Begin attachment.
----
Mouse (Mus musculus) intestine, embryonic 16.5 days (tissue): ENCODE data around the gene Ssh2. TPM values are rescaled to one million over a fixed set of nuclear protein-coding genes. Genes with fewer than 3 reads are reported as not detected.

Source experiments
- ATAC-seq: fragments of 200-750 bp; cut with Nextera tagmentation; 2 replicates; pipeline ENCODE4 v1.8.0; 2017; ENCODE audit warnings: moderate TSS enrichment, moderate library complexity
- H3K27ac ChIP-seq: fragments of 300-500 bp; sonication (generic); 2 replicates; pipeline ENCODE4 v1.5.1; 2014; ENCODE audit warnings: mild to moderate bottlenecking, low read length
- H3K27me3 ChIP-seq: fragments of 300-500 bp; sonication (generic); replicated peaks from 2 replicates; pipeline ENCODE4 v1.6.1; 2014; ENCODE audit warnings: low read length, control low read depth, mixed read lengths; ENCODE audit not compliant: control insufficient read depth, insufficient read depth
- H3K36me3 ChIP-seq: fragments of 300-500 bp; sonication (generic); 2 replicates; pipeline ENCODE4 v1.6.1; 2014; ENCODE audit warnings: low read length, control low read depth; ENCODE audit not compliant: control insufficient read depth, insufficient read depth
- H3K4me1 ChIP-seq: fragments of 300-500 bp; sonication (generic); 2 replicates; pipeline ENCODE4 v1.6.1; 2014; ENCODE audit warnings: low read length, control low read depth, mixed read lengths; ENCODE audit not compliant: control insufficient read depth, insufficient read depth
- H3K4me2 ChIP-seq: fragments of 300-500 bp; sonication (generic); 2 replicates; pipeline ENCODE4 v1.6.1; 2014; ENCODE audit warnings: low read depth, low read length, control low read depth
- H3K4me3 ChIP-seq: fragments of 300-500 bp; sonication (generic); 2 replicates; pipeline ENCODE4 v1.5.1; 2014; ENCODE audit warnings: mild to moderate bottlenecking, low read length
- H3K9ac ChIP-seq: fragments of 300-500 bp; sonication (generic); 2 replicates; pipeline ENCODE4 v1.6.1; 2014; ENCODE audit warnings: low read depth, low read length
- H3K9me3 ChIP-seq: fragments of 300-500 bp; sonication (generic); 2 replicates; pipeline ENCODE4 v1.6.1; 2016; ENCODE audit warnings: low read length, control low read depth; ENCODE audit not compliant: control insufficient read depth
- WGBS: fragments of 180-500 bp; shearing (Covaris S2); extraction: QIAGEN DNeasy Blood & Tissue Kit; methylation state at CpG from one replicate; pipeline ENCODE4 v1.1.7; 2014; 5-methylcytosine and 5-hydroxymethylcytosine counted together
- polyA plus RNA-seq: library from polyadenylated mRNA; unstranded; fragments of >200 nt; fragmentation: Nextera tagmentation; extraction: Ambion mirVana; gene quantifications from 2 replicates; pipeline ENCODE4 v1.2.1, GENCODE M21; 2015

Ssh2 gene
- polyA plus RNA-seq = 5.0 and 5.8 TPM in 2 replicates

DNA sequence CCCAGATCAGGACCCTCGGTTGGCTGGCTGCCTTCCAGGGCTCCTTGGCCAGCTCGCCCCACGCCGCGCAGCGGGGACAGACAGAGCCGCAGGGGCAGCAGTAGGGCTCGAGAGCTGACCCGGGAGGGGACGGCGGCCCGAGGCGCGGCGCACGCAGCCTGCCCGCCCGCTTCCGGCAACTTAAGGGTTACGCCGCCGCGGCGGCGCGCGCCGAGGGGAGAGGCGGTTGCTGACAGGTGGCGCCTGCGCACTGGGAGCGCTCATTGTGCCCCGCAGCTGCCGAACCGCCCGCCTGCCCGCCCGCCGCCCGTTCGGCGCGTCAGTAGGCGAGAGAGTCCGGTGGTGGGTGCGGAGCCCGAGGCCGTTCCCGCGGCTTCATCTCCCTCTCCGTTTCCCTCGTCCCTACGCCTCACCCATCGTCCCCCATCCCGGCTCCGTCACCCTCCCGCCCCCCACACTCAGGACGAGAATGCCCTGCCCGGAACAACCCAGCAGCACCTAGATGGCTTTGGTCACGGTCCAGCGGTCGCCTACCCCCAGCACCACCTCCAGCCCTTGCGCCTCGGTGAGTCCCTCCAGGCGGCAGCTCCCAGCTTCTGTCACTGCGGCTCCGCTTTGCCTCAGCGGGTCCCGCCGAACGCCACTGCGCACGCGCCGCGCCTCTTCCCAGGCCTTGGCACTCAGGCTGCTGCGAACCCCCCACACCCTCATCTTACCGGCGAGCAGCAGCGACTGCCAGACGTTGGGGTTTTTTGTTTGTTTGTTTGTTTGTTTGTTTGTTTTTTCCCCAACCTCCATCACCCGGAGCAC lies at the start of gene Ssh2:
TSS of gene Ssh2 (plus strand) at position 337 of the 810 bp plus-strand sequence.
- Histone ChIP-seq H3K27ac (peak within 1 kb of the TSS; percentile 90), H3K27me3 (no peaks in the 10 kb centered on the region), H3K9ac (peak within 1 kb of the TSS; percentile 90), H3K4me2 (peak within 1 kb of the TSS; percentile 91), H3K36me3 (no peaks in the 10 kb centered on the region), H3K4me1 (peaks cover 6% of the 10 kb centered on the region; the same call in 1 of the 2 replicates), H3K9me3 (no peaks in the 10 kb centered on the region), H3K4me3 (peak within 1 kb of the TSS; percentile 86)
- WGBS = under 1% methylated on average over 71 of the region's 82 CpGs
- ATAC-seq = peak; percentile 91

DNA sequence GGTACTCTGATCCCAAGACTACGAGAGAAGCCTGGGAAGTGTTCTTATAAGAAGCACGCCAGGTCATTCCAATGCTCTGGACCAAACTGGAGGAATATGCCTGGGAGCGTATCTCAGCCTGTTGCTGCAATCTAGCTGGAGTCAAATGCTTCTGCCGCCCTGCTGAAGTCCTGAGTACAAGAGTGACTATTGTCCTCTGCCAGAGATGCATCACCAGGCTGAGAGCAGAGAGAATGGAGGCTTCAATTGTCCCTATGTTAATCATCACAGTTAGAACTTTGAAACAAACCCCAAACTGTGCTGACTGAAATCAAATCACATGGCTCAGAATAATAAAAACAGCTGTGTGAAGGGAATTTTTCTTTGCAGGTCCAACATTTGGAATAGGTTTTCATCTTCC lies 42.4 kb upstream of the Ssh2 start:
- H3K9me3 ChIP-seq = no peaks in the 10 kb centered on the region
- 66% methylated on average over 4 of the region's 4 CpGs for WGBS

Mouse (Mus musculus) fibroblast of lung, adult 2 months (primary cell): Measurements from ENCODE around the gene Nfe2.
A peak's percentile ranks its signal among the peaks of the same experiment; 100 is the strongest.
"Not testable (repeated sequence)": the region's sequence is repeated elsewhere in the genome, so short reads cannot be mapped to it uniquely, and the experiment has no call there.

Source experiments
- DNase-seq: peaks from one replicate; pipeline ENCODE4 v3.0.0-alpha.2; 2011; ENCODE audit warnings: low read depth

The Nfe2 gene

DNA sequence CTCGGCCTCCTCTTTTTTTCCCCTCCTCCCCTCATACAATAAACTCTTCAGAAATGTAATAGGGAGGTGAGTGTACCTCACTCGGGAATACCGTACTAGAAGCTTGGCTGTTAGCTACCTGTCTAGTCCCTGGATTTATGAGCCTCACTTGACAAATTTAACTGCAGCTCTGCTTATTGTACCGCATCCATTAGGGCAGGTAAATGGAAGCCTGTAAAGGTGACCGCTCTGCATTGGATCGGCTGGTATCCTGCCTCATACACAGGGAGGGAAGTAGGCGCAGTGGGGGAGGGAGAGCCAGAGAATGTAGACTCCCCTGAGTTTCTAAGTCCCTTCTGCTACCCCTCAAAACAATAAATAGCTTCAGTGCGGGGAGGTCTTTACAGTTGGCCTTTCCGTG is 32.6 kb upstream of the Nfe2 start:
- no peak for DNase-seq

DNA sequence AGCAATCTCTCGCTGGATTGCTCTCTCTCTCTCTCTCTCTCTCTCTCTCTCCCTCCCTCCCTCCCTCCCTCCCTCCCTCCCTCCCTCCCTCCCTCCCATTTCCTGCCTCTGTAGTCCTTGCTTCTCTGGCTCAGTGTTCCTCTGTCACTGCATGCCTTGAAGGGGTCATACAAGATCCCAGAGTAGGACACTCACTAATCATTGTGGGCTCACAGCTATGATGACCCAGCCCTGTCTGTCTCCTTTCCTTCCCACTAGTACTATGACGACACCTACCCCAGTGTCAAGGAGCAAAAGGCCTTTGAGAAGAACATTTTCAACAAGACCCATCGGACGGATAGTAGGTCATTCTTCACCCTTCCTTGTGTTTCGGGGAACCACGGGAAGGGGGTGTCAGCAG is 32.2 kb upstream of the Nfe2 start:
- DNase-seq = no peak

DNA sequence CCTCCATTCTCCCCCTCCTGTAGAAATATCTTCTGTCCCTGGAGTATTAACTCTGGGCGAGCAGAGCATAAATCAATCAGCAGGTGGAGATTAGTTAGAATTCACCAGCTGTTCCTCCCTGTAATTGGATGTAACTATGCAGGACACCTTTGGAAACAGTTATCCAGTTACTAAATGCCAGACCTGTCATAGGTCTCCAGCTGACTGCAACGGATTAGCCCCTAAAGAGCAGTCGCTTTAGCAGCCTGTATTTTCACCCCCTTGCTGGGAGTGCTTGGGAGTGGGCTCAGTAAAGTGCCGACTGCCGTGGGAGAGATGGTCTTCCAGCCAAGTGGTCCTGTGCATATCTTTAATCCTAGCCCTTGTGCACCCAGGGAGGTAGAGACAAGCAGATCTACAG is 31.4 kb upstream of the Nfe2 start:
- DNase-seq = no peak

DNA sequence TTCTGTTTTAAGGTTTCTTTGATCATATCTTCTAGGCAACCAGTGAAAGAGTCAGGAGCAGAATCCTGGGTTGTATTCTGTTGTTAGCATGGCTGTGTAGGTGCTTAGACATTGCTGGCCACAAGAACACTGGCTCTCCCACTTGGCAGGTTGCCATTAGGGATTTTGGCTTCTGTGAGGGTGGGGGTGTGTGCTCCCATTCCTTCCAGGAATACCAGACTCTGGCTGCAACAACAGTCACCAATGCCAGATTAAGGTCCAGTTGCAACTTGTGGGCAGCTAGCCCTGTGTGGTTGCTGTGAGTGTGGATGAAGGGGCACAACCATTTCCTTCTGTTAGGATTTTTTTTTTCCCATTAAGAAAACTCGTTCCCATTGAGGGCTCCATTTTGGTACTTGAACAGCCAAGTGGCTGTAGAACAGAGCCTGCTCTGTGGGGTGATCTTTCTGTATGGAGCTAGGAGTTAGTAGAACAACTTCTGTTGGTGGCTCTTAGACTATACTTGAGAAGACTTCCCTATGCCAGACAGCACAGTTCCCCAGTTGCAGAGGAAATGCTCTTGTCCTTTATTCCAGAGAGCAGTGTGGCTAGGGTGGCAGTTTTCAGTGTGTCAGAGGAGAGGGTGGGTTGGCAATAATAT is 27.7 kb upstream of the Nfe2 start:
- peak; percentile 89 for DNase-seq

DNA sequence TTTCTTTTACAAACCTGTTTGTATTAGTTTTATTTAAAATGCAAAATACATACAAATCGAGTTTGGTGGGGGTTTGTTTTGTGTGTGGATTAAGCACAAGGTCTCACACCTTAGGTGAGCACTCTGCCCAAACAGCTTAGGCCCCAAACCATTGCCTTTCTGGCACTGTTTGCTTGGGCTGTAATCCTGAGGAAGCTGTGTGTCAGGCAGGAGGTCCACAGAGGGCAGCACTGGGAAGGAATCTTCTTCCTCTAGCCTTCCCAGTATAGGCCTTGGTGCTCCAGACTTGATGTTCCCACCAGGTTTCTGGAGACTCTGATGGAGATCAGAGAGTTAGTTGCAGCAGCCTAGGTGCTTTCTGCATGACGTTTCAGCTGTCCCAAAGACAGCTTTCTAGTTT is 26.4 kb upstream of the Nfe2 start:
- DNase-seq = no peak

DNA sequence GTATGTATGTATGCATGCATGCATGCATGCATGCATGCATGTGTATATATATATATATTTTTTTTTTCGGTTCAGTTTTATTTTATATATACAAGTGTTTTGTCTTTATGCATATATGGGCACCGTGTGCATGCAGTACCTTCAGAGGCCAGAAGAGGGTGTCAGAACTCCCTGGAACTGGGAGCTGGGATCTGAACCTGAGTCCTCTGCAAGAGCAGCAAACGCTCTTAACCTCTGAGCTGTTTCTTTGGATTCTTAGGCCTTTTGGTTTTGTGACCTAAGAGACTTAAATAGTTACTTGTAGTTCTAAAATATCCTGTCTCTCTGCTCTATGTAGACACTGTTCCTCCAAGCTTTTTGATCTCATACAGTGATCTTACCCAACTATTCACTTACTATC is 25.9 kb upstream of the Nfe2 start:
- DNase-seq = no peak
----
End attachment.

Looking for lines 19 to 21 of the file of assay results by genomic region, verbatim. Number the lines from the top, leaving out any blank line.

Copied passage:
- WGBS = under 1% methylated on average over 71 of the region's 82 CpGs
- ATAC-seq = peak; percentile 91

DNA sequence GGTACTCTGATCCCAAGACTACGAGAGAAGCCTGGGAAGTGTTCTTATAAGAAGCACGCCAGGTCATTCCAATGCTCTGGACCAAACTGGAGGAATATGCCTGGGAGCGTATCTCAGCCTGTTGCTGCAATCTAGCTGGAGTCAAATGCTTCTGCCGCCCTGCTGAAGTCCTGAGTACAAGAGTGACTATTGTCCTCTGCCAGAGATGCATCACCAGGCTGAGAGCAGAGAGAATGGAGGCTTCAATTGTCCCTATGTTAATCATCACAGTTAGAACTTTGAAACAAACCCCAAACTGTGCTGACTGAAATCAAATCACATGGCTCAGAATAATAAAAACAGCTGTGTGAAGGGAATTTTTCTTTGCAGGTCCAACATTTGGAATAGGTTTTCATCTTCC lies 42.4 kb upstream of the Ssh2 start: